How is the Fuji XT5 not included in this list? The camera is Amazing!

I agree, the X-T5 is amazing! I'm a big fan of the X-T line but it was also released in 2022 (along with the X-H2 and X-H2S) and this article is covering just the cameras that came out in 2023.

Is "RELIABILITY" going to be an important factor?  Having read about cameras that arrived DOA does not bode well for the asking prices of these cameras. All bling and no zing doesn't cut it when I am paying for a camera. 

Reading this at the outset does not make it clear that the list is limited to cameras released this year. I concur with Frank. Olympus models are highly portable, a LOT less expensive than Canons or Nikons. Given that this list of equipment was posted in the context of macrophotography I selected Olympus specifically for that purpose.  The advanced Olympus/ OM System cameras can not only take large numbers of stackable images for hi res work (Zerene/ Helicon etc software stackable), but offer in-camera stacking of up to 15 images. Well braced, but hand-held stacking is excellent. Of their three macro lenses, their 60mm macro lens, like the camera bodies (e.g., OM1-Mark III or the newer OM-1), is extremely portable. I regularly shoot and stack arthropods as small as springtails after adding extension tubes and a Raynox front lens (a step ring is needed to adapt it).

I recently picked up one of their advanced telephotos. Coupled with a 1.4x teleconverter, the combined stabilization systems of camera and lens is amazing; forget the tripod, shooting 1400mm completely hand held and unbraced at one quarter second is routine. You can't do better for bang for the buck when considering anything similar from Nikon or Canon, if it exists.


I'm a big fan of OM System as well, especially for birding. They were left off this list for the sole reason that they didn't have a new mirrorless camera release this in 2023, but look out for them on the upcoming lens lists as they had a productive year of optics releases.

I'm surprised the Olympus OM-1 wasn't included. I got one when it came out, and it has been continuously updated. It now lets you take a handheld 50mp image, and a tripod based 80 mp image. These provide superb images on a hires 27" screen, and with a little fiddling, you can produce a 16 x 20 color print that looks like it was film based. With a zoom lens, it looks like a pro camera, so you can go to entertainment, sports and public events and people will think you're a pro. I can use all my old Olympus lenses, some of which, especially the macro ones, can give you unique images. I am a retired scientific photography teacher from the University of Rhode Island (to hint at how old I am, I used to use Topcon 35s for my tech work!)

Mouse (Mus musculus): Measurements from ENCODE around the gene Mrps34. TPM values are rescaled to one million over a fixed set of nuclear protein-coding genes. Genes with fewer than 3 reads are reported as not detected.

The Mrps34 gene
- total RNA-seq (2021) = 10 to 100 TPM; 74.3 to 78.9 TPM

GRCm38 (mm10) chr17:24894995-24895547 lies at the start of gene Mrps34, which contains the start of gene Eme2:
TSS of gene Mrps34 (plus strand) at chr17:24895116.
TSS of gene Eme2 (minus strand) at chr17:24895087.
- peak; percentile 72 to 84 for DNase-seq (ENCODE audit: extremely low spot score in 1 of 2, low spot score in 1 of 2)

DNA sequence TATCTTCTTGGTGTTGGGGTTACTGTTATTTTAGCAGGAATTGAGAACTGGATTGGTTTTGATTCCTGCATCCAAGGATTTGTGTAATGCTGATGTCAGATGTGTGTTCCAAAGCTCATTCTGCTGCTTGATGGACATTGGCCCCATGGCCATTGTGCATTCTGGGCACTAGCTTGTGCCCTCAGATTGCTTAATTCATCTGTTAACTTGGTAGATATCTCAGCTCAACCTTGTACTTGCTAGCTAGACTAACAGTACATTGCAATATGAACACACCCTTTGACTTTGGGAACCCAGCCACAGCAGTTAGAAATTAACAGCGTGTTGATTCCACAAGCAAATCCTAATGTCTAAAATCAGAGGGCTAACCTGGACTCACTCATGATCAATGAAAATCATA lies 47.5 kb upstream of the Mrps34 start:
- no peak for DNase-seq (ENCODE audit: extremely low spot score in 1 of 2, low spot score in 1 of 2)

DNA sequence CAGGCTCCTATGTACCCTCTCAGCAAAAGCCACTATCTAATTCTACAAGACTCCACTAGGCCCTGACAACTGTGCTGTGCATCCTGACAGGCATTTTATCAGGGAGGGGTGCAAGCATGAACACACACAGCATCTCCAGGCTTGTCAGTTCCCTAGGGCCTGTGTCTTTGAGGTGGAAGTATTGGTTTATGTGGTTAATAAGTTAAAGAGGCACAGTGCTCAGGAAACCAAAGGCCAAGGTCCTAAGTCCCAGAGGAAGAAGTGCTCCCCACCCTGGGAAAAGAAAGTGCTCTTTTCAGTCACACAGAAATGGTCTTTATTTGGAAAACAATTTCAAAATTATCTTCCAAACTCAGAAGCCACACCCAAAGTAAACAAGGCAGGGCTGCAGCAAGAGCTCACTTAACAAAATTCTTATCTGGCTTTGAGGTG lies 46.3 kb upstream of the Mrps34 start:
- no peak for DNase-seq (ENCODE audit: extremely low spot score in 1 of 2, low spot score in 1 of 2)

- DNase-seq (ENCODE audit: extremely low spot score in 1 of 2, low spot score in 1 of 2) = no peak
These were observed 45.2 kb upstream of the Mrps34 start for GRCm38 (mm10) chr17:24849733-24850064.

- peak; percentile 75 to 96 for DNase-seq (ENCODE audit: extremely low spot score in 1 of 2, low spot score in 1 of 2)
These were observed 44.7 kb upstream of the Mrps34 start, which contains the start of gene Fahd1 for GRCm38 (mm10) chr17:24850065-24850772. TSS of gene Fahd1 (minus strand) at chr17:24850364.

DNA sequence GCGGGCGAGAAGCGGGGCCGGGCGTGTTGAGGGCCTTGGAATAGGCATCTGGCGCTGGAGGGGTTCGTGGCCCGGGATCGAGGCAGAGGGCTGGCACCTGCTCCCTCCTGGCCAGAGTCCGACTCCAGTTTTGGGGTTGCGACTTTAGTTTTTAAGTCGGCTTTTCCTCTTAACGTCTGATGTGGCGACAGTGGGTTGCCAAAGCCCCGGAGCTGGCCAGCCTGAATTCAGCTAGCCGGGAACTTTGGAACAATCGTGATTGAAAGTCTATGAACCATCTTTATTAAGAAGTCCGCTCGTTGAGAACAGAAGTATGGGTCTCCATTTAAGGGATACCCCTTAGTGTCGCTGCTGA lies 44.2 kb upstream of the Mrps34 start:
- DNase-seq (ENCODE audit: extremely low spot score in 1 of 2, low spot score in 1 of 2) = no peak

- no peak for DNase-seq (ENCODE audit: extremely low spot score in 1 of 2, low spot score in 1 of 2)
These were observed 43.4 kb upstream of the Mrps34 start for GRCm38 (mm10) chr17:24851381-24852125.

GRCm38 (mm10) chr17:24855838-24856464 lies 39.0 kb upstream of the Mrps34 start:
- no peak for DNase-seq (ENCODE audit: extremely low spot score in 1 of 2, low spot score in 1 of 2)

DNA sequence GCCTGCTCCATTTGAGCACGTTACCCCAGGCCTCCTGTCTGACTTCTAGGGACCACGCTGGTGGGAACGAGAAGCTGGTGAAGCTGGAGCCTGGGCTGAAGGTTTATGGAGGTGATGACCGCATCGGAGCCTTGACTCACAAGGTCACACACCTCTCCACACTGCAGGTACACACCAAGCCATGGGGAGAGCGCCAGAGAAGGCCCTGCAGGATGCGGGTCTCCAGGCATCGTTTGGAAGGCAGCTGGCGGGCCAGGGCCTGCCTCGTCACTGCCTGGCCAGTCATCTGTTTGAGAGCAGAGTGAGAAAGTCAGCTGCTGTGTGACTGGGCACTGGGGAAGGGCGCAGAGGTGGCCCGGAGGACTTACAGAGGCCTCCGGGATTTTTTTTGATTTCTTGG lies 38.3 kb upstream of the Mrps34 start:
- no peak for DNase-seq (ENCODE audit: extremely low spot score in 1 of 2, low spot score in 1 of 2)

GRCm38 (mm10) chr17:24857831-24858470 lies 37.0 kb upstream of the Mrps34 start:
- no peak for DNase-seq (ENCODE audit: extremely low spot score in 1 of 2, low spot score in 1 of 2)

The OM-1 is a great camera and a favorite around the B&H offices; the only reason it wasn't included in this list is because it was released in 2022. It was featured in our list of top cameras of 2022.

TOPCON was my first camera. So there are two people who have shot this camera.

I ordered an a7CR from B&H this week and it's being shipped to my arrival destination in Florida (flying in from China). I'm "chomping at the bit" to get there and start getting intimate with this camera. Along with it will be the replacement for my RX-100 III that I failed to fully protect from water on a river trip, my new RX-100 VA. My wife doesn't understand my excitement over these two cameras but I bet you can, Mr. Peterson! Thanks for this article.

Hope you enjoy that a7CR, it's a great camera. I really love having that a7R V sensor in the smaller body and I'm also a big fan of the silver colorway that's available.

The a7cr from my perspective is a great hiking, et al camera.  Big and great sensor.   The handling is great as well as the controls.  It is a take anywhere camera (except underwater.)  It can even track bif....somewhat.  What is not to like except for the price.

PS as a over the hill aged hiker having a small rather light camera shines.  Mine has my Tamron 24-200 lens which I can get everything from closeups (0.5x) to landscape and everything in between.  By having a big sensor one can crop more saving/carrying additional lenses....I shot in manual.  I setup before I start to hike my settings as to what I expect to see/take....usually speed=400 (twice the focal length, fstop= two higher than the max opening (say 5.6 to 7.1...) at full telephoto and auto iso.  If I do water I just lower my shutter speed; if I do bugs or flowers I just open up the aperature.  I have these set in the preset dial settings.  So this becomes almost a P&s camera with a big sensor.  I mostly use a displayed histogram and move it to the right by changing the iso for exposure.  Easy to do this quickly on this small tiny camera with what I have already said is a big, big, big as.s sensor.  It is not a sony A1 so don't expect fantastic tracking for close fast moving bif.